• by Peter Weltner

    Set in the era of World War Two, Weltner’s narrative poems evoke a time and people whose stories, charged with erotic intensity and pain, speak to how the passions and struggles of past generations still haunt us today.


    Peter Weltner’s News from the World at My Birth is filled with characters and stories. Almost all take place just before, during and just after the Second World War. The book is, among other things, a great read, almost a page turner. This is extremely unusual in a book of poetry, but then these are amazingly individual and unique poems. The voice is dense, articulate, charged with erotic intensity and pain. The lyricism is subtle. It is a voice you can trust, even when it leads you into some of the darkest regions of the heart. This is a marvelous book. It demonstrates the necessity of poetry.” -Bill Mayer, author of The Uncertainty Principle


    These poems are not autobiography. They tell stories taken from newsreels, histories, and movies of the period and from anecdotes the poet was told by those who were there. In the book’s last poem, “The Birds,” the past is like a raven’s dance, their black wings invisible as they prance about at midnight. But still we stare into that dark because, like place, the past is who we are. Sixty five and more years ago the world fought a terrible war, one that continues in our souls, our hearts, our minds even if we are not conscious of its presence. These poems speak of how real the past still is, how much it still pleads, ‘Give us peace.’‘” -Linda Gregg, author of All of it Singing: New and Selected Poems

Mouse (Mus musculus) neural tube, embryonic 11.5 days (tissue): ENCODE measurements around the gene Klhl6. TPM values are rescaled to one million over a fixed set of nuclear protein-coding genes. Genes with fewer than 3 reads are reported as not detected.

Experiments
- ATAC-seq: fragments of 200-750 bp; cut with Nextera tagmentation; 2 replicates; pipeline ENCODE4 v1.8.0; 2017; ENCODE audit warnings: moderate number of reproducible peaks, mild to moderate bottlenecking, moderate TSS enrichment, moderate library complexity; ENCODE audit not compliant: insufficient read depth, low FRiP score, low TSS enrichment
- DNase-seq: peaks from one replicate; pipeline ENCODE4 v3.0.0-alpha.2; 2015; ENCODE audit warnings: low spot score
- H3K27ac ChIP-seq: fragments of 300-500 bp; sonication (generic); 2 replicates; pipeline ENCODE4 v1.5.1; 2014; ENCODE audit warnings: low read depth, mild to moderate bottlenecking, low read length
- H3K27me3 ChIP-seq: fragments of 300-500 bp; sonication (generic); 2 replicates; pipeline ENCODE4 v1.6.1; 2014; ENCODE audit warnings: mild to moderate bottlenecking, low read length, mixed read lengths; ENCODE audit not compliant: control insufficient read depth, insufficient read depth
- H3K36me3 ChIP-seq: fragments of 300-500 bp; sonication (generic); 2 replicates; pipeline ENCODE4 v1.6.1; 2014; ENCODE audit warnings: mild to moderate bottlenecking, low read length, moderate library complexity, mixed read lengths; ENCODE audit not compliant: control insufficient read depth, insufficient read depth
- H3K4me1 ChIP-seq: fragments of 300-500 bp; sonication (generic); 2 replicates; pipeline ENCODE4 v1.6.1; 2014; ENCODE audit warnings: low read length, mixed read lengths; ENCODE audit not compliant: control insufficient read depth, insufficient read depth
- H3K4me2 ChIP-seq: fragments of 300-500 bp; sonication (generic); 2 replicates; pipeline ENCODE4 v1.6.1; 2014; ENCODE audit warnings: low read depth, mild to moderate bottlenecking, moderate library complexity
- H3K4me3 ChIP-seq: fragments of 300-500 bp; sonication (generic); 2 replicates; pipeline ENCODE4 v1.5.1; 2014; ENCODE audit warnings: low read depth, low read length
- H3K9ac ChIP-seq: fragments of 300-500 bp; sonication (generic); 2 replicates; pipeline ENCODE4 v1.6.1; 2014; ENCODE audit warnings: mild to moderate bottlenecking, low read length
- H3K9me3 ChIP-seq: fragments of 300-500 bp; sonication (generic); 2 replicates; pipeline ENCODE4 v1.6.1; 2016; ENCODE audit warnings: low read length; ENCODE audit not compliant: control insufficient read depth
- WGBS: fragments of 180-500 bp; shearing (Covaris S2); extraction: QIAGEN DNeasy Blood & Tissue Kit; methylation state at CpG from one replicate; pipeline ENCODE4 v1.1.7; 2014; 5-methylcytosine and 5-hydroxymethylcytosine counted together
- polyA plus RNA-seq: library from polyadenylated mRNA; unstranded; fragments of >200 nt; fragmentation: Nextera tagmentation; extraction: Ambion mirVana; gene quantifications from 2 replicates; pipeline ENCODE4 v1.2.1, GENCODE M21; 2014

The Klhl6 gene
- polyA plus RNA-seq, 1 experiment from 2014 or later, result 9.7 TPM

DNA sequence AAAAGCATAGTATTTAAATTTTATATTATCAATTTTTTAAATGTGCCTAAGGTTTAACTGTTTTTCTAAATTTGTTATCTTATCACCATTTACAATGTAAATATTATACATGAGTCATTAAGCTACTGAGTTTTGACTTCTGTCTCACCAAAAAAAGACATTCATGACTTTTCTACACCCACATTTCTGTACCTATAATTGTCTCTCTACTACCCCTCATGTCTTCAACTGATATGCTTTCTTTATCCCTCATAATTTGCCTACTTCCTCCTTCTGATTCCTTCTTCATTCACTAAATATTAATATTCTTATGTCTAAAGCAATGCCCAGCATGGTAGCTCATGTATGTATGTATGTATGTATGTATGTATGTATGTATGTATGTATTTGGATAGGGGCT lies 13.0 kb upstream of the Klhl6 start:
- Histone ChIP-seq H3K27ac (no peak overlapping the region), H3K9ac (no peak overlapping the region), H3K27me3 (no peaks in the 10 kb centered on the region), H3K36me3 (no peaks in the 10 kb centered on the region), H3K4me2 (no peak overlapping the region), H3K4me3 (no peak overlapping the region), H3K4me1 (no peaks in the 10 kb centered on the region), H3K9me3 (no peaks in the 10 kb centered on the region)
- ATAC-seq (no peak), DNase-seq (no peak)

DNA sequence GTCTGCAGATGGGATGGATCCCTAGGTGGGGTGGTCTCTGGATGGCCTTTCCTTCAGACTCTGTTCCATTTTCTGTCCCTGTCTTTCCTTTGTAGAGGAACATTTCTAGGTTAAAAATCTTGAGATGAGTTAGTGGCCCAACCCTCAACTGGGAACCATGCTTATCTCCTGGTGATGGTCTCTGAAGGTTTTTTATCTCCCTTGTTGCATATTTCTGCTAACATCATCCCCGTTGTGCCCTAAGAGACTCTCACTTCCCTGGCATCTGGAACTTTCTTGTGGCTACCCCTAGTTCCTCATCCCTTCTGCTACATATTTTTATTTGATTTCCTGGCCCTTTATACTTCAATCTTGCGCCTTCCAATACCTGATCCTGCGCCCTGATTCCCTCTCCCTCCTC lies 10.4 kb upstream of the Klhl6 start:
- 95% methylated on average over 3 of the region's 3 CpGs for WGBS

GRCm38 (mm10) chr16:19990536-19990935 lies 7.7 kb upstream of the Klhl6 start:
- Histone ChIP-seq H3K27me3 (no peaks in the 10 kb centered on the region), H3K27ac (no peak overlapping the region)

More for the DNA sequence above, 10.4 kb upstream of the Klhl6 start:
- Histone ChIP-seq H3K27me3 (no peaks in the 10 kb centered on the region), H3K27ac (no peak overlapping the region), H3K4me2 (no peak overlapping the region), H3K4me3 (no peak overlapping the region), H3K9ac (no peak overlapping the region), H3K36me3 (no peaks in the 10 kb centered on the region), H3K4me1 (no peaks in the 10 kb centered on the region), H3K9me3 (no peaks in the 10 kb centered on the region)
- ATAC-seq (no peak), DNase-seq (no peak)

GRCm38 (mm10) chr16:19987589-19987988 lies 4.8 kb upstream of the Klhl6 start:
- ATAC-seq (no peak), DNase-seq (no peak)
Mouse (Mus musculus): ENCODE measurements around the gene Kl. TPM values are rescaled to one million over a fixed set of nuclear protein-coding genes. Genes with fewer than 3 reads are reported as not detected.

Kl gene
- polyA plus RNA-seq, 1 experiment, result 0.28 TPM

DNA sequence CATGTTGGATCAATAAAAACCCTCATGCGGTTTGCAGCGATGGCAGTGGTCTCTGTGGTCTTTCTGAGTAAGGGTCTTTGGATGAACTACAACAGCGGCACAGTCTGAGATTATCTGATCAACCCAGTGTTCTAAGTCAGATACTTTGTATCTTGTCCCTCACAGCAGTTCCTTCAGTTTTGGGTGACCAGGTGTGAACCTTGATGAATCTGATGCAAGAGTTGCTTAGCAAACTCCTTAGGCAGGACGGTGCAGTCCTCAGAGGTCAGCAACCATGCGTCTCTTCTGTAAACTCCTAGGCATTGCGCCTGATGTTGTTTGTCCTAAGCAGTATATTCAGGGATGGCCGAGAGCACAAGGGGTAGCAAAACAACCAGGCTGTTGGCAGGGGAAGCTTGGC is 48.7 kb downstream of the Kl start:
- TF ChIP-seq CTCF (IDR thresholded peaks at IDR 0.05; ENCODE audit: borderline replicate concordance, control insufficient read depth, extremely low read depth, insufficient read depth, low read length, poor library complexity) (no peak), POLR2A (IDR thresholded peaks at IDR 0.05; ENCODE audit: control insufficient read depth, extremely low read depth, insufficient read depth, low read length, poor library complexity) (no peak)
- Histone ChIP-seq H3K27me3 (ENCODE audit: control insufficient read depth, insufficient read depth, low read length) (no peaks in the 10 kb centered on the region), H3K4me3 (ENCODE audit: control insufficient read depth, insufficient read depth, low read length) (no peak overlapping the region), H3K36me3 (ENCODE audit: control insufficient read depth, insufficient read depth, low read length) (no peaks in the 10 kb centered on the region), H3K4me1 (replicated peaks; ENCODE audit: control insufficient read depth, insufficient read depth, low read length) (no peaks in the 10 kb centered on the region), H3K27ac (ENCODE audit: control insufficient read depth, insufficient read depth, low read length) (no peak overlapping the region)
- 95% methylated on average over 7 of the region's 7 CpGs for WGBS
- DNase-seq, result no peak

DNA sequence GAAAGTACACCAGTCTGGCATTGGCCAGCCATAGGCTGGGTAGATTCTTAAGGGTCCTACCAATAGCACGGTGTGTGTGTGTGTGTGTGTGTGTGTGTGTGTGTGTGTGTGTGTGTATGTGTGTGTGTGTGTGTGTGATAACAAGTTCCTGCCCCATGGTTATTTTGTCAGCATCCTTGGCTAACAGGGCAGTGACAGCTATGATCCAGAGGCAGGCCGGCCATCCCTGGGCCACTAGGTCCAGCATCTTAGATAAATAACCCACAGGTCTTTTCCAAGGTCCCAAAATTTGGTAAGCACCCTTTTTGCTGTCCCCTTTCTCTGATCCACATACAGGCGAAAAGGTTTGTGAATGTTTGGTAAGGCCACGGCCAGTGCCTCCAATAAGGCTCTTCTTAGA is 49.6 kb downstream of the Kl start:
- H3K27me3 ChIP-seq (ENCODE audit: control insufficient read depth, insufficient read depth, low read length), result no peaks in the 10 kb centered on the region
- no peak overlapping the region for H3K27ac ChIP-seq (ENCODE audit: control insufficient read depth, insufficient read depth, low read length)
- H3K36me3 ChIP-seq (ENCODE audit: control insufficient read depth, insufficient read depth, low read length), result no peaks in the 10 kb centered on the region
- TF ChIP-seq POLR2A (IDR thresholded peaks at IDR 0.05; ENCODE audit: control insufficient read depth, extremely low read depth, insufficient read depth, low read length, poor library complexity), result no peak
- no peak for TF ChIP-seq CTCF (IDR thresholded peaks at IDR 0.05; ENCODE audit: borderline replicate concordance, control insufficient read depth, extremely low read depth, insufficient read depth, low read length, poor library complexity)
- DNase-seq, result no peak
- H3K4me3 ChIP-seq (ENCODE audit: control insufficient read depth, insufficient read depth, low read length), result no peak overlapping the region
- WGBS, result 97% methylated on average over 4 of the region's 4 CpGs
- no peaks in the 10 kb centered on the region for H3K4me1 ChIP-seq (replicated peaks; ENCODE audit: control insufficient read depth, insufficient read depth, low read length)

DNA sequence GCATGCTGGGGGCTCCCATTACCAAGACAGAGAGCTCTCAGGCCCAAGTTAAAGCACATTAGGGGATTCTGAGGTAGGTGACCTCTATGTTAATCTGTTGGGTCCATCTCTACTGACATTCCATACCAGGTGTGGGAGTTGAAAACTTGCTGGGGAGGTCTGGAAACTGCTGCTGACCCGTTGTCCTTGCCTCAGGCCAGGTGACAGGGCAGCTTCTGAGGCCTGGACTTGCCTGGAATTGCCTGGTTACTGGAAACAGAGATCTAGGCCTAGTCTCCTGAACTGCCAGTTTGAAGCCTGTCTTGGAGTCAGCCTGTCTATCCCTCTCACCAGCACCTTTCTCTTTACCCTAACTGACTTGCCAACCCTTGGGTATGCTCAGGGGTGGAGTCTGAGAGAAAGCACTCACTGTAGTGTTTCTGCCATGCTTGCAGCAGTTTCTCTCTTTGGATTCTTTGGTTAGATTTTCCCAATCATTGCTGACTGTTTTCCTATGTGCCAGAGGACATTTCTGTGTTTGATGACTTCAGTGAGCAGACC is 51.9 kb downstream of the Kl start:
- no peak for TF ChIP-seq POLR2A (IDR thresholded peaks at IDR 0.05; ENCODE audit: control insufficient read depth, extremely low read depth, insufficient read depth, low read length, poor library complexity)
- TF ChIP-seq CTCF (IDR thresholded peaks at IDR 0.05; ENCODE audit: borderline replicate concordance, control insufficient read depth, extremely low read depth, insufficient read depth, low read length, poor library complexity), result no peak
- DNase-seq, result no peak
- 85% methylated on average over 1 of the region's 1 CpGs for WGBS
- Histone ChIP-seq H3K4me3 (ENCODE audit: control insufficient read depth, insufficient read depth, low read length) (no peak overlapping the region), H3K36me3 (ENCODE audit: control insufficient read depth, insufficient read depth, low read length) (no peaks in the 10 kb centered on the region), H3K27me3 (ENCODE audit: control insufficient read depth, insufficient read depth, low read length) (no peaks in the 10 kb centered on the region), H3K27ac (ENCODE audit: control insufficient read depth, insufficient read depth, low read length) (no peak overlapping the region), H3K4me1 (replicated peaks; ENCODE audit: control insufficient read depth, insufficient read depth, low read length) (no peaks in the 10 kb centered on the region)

@2018 Standing Stone Books